The incentives offered to people who green their homes “aren’t big enough,” according to the Rightmove real estate portal.
One in five homebuyers and an equal percentage of renters say a property’s energy efficiency will be an important factor when looking for their next home.
A new report from Rightmove claimed that 19 percent of these two groups will consider energy efficiency an integral part of their future ownership journey.
It comes amid higher energy bills and homes looking for ways to help keep costs down.
Higher energy bills mean households are looking to keep costs as low as possible
Installing green improvements can be expensive, putting homeowners and renters off down the road.
Rightmove calls for stamp duty rebates to be considered, along with significant mortgage and remortgage incentives to help with the costs of making green improvements.
The property’s website suggested that if green improvements continue at their current pace, it will take 43 years for 100 per cent of houses currently for sale in Britain to reach an EPC rating of A to C, the three highest ratings. tall. .
He said it would also take 31 years for homes that are currently available for rent.
Rightmove looked at the number of years it will take for 100 percent of properties to have an EPC rating of C or higher at the current rate of improvement
Energy efficiency will be a future priority for home buyers and renters, says Rightmove
Rightmove went on to claim that 60 percent of the homes for sale on its website have an EPC rating of D or lower.
The same EPC ratings can be found on 50 percent of the homes available for rent on their website.
He called for carefully thought-out incentives, which could include stamp duty rebates if a new buyer makes green improvements within the first few years of purchase.
He also suggested more significant incentives for energy-efficient homes, both for new and remortgages.
In addition, he suggested more subsidies and tax benefits for green technology, such as electric car charging points and solar panels.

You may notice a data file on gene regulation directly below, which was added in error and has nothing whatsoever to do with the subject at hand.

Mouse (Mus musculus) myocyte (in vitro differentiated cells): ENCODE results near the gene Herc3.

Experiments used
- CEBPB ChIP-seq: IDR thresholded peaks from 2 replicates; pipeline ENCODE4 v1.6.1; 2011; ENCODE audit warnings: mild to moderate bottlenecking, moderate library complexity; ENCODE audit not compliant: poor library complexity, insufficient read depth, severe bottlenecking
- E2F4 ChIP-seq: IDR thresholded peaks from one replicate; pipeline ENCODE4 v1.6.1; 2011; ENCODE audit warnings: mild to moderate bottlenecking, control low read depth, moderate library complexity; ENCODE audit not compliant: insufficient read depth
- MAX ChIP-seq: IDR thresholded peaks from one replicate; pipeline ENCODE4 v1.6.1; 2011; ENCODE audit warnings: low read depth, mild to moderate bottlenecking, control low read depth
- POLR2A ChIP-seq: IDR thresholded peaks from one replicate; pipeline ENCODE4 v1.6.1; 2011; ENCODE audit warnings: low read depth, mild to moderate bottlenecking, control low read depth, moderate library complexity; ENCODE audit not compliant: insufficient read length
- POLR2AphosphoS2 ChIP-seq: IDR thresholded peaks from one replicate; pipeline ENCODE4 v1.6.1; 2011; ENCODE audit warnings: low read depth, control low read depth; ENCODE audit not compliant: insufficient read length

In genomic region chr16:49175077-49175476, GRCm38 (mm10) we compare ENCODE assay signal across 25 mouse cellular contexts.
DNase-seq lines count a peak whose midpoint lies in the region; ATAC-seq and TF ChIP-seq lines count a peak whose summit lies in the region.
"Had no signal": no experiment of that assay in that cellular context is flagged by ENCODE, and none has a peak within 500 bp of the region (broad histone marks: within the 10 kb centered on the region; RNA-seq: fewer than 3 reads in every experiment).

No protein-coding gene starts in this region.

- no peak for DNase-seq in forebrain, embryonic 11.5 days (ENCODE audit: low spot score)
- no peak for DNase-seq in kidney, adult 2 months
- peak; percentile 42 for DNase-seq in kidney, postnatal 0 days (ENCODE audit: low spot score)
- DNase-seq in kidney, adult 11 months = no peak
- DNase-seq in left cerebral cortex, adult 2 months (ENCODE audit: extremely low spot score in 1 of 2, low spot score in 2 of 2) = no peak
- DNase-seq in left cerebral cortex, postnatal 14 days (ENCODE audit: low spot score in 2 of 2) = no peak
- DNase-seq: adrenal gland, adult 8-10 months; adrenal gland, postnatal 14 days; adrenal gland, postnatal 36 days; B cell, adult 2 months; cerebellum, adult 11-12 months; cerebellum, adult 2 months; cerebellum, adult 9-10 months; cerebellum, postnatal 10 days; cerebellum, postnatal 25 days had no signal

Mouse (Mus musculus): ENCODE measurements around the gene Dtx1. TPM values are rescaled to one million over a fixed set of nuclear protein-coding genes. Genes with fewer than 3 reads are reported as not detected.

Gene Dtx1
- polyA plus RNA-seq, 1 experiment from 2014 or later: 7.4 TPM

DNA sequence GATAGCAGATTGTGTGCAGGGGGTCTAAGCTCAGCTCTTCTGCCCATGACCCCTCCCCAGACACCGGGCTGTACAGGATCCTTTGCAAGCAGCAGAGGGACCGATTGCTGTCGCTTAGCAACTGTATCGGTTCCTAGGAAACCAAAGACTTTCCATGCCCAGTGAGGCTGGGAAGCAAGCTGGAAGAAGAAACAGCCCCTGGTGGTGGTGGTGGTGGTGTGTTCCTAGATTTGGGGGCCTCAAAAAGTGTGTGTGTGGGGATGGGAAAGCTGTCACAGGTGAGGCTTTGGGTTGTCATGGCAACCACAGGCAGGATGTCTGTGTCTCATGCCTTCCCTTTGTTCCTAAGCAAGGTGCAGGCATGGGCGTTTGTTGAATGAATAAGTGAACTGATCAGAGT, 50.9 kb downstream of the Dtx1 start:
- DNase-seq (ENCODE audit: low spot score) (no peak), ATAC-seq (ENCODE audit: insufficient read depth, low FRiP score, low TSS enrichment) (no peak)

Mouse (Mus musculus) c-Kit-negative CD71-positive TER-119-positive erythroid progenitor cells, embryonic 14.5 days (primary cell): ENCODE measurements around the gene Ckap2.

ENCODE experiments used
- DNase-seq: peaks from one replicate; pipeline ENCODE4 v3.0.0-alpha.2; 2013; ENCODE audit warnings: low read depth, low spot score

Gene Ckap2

Rightmove examined the motivators among homeowners for making green improvements
Adding value to a home is one of the top five reasons homeowners would green upgrade, according to Rightmove.
Their analysis shows that a green premium continues to exist for higher-rated homes.
When asked, only 6 percent of homeowners disagreed that a greener home is worth paying more money for.
Rightmove calls for stamp duty rebates and mortgage incentives for homes making green improvements
Rightmove analyzed 300,000 properties that were sold twice in the last 15 years and issued a new EPC certificate.
The results show a correlation between green improvements and increased home value. The analysis removed local home price growth from which the home could also have benefited and accounted for the property’s square footage.
A property moving from an F to a C rating could increase a property’s value by an average of an additional 15 per cent, or nearly £56,000, compared to the current national average sales price of £371,907.
Agents are increasingly including the EPC rating in their property descriptions as a selling point if it falls in the A to C range.
The number of listings mentioning these EPC ratings is up 24 percent from the previous year and 59 percent in 2019.
Other green terms were up as well, with mentions of electric charging points up 40 percent compared to last year.
In fact, since 2019, mentions of electric charging points in descriptions have increased by 592 percent.
Boosting a property’s EPC rating can increase its value, according to Rightmove
Rightmove’s Tim Bannister said: ‘It’s clear that current incentives aren’t yet big enough for people to sit up and take notice, and even the incentives that do exist aren’t easy to discover.
‘The benefit of making green improvements can be seen in the overall premium a seller can get.
“Of course, improvements that make a home more energy efficient could also mean that the condition improves, such as installing new windows, so homeowners will weigh the cost of improvements against the performance they can get when they sell.
It’s clear that the current incentives aren’t yet big enough for people to sit up and take notice.
“But the end result of making improvements is not just a renovated home worth more money, it’s also a greener home.
‘To shift demand to greener homes, incentives and education are key. The “price of comfort,” or a better insulated home, is hard to quantify until people see how it can change the way they live for the better, and they need to be able to afford it.
‘Adoption at scale will take time and clearly there are areas that need more attention than others. Houses are much more energy inefficient than apartments, and the sales market is lagging behind what we are seeing in the rental market.
‘The challenge right now is that there aren’t enough suppliers and equipment to make the greenest option the most affordable option for homeowners and lessors.
‘We have to wait and see what the government proposes or what green financing options are available. Affordability will continue to be a challenge unless the incentives are big enough.
‘The days of building energy inefficient houses are over, and we need to get to the point where running an energy inefficient house is a thing of the past.
‘People need to know what to do, in what order, why they are doing it and what benefits it will bring. Our analysis shows that our housing stock is becoming greener, but more needs to be done to accelerate it.’